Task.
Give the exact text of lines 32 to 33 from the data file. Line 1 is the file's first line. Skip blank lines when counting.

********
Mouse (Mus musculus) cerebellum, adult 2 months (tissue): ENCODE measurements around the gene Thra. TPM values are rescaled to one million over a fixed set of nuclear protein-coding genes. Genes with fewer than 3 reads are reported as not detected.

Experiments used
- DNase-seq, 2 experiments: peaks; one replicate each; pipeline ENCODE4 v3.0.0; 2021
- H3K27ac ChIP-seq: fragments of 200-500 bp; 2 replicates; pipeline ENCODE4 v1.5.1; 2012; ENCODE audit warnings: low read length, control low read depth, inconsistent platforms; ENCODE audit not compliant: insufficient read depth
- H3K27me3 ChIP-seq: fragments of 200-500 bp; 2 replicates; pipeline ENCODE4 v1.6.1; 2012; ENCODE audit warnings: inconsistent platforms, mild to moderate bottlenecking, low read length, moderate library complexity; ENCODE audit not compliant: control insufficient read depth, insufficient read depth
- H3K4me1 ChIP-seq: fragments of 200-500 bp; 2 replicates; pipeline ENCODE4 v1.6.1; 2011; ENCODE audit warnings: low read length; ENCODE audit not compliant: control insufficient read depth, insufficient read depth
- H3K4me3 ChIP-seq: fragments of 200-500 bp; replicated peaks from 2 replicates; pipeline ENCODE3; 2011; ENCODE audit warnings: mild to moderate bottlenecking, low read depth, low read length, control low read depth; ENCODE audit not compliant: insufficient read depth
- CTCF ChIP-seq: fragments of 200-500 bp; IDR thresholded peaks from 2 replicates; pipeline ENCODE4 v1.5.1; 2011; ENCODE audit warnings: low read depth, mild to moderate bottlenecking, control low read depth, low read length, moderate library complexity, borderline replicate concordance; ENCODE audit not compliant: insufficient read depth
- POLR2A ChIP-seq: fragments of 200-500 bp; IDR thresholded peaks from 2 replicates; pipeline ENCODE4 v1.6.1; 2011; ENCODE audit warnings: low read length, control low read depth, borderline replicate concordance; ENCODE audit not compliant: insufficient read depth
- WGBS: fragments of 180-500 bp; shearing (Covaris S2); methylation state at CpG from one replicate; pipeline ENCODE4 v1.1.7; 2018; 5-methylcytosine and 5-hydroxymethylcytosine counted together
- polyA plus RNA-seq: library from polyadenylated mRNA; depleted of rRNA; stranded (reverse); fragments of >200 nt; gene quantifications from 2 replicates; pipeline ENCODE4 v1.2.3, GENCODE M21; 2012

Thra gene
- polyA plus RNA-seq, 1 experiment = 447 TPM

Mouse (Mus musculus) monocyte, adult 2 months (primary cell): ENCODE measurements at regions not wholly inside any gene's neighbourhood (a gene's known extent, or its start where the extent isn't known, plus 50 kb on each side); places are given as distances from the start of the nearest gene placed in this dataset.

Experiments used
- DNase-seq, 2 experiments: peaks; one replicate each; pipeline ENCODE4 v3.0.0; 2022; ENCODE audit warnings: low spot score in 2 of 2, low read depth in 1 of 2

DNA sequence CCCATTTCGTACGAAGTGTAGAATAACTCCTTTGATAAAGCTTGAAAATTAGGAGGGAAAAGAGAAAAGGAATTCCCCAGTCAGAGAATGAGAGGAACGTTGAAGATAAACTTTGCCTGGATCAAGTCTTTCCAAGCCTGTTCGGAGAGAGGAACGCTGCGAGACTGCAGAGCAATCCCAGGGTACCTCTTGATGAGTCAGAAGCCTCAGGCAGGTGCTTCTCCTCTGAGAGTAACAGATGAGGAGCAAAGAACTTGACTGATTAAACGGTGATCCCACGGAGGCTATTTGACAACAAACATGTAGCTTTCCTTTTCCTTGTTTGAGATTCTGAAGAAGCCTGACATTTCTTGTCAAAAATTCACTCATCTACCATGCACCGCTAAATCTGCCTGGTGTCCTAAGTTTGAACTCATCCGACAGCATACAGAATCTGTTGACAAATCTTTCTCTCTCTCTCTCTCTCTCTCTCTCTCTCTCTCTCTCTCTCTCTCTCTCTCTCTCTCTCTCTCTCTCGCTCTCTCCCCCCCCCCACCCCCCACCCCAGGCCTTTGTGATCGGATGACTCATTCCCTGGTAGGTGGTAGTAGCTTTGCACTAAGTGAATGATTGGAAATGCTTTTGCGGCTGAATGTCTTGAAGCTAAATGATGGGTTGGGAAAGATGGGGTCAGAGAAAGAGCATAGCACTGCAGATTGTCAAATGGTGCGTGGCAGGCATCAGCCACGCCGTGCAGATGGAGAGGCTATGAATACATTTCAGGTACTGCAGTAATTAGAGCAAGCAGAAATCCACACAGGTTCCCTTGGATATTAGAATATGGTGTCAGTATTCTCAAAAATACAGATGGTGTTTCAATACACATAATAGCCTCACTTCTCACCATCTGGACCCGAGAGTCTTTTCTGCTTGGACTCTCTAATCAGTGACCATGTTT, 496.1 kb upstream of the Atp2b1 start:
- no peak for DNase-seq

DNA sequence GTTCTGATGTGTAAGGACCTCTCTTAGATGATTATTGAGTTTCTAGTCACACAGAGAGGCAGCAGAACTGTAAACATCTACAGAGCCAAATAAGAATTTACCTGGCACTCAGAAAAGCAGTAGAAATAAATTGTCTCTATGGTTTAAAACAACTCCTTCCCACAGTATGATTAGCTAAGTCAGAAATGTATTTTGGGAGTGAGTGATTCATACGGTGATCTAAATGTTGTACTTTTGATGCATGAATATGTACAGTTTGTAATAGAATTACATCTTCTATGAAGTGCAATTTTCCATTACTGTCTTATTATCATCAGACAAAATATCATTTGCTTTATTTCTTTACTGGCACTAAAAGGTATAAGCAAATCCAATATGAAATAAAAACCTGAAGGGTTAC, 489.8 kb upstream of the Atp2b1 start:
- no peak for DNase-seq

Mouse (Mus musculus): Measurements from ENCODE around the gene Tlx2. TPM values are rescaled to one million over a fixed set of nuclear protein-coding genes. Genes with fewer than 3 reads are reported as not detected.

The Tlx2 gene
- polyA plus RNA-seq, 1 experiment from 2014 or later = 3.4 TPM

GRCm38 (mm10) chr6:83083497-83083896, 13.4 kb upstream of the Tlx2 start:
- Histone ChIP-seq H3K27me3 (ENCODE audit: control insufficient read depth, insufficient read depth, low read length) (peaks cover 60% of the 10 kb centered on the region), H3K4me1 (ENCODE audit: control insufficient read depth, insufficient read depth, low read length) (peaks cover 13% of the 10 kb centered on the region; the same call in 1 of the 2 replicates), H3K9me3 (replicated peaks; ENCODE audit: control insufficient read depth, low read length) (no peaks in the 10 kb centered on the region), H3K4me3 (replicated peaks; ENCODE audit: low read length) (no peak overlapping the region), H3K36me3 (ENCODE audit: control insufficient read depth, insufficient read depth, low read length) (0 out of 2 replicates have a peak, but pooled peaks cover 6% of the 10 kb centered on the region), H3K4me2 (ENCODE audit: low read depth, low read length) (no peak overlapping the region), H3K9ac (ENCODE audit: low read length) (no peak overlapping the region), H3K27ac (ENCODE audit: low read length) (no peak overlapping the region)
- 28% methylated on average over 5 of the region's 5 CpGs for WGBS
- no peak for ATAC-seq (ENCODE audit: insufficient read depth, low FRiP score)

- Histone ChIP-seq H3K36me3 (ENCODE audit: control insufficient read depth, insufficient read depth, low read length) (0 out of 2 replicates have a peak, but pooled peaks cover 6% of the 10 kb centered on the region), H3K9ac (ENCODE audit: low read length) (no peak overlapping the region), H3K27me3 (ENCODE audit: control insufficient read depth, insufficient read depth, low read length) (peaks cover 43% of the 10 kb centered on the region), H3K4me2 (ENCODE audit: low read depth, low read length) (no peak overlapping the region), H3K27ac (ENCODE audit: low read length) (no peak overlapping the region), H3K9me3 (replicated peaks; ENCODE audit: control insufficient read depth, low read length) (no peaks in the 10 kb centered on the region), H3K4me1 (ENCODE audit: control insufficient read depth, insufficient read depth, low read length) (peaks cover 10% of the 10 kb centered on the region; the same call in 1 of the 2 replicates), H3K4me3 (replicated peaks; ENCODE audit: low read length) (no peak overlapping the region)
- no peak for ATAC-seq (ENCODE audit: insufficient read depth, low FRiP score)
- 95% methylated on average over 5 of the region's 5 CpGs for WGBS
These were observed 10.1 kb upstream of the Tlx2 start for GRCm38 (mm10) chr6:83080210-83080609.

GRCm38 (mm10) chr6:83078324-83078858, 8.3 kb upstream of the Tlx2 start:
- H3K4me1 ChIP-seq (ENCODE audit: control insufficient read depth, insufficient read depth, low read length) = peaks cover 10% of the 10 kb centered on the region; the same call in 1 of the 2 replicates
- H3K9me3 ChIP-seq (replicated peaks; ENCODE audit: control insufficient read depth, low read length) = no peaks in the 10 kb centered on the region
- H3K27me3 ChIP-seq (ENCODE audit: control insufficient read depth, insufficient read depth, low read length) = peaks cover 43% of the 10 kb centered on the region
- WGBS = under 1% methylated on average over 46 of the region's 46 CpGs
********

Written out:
GRCm38 (mm10) chr6:83078324-83078858, 8.3 kb upstream of the Tlx2 start:
- H3K4me1 ChIP-seq (ENCODE audit: control insufficient read depth, insufficient read depth, low read length) = peaks cover 10% of the 10 kb centered on the region; the same call in 1 of the 2 replicates